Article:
OT promotes normal development and stimulates learning in children with specific learning difficulties, physical disabilities, delayed development or those recovering from illness or injury.

Working with children, their families and teachers, occupational therapists aim to improve the child’s quality of life by helping them to participate in play, preschool, school and home activities.

An occupational therapist may work with children in any of the following areas:

  • Prerequisite activities – the child’s physical abilities, such as motor control, hand-to-eye coordination, body awareness and sensation
  • Functional skills – the child’s day-to-day living skills, such as eating, writing, going to the toilet, interacting with other children and playground skills
  • The environment – such as classroom furniture, classroom and schoolyard access, and equipment for woodwork, art and physical education.

Occupational Therapy (OT) for adolescents

Adolescence is often a challenging and difficult time for young people and their families. OT can help adolescents by promoting personal growth, which can help to improve self-esteem and develop independent social and communication skills. Teenagers with social and lifestyle problems, or disabilities resulting from an accident or disease, can maximise their independence and quality of life into adulthood with the help of an occupational therapist.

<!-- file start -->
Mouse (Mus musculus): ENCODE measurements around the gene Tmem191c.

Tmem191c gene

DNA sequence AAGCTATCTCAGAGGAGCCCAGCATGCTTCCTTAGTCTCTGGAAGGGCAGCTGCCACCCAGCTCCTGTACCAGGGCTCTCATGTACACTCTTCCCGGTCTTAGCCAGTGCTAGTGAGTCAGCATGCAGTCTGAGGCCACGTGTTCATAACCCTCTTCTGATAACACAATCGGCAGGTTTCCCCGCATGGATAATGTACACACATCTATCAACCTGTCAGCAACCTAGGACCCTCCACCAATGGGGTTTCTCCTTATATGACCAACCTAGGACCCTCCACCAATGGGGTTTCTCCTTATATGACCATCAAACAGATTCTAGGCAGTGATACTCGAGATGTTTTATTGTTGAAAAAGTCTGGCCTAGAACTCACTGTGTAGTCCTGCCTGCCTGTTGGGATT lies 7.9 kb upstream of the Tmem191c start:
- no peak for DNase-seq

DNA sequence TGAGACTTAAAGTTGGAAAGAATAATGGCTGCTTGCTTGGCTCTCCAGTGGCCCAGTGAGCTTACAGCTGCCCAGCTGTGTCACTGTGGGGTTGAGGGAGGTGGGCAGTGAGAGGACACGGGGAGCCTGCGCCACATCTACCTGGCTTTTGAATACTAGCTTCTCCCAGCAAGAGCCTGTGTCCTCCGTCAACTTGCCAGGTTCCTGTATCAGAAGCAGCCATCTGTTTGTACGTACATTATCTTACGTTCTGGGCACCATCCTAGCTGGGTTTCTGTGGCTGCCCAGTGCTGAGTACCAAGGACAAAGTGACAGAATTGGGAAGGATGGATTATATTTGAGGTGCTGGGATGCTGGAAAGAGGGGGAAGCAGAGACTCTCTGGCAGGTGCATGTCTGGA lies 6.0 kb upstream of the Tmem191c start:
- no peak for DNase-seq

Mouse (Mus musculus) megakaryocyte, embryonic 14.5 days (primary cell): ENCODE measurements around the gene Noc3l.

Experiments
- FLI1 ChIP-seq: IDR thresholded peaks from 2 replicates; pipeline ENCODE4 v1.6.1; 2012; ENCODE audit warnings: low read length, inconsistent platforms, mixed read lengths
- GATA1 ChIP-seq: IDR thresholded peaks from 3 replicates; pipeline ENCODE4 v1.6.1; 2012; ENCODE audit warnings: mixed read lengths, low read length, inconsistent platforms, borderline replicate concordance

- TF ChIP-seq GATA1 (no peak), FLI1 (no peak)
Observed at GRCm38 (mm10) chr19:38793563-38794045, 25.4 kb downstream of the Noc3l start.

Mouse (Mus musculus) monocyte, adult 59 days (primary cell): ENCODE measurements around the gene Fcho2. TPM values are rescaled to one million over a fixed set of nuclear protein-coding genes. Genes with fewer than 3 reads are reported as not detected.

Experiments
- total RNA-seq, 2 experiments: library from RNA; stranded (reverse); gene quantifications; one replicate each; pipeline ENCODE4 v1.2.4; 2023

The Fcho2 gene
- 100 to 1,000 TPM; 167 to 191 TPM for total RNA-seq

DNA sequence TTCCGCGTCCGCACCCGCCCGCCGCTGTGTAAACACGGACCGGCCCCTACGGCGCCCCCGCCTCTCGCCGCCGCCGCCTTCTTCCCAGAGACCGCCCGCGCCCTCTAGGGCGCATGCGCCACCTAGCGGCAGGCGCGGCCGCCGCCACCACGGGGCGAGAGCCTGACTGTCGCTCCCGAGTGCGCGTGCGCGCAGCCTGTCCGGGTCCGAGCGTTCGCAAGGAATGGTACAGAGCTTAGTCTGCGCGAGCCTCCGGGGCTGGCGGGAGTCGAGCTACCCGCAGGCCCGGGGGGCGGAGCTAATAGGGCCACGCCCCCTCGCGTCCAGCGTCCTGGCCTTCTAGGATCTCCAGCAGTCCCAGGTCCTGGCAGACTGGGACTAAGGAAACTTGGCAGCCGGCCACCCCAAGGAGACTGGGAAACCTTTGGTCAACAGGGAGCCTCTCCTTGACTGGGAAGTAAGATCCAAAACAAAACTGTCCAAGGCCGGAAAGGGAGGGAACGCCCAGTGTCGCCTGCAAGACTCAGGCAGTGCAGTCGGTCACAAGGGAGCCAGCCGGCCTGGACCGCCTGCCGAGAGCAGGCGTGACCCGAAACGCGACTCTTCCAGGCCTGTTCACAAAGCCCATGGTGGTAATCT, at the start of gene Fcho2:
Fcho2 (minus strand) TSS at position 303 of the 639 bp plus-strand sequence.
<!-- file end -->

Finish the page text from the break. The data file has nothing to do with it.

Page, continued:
MEC employs external therapists to support students who need specialised intervention. The therapists upskill the staff who support the students so that the students are continually given the resources or interventions they required. This may occur through direct training or professional learning. This upskilling is often accompanied by student-specific plans or guides.

The therapist may also assess and support students on an individual basis.



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MEC provides physiotherapy services to meet the specific and individual needs of students with disability that affect what they need to do at school. They may engage exercise physiology services to support identified groups of students or to provide professional development to their staff. Direct engagement of a physiotherapist by a school is drawn from Disability Inclusion funding.  These services will largely be linked to learning outcomes.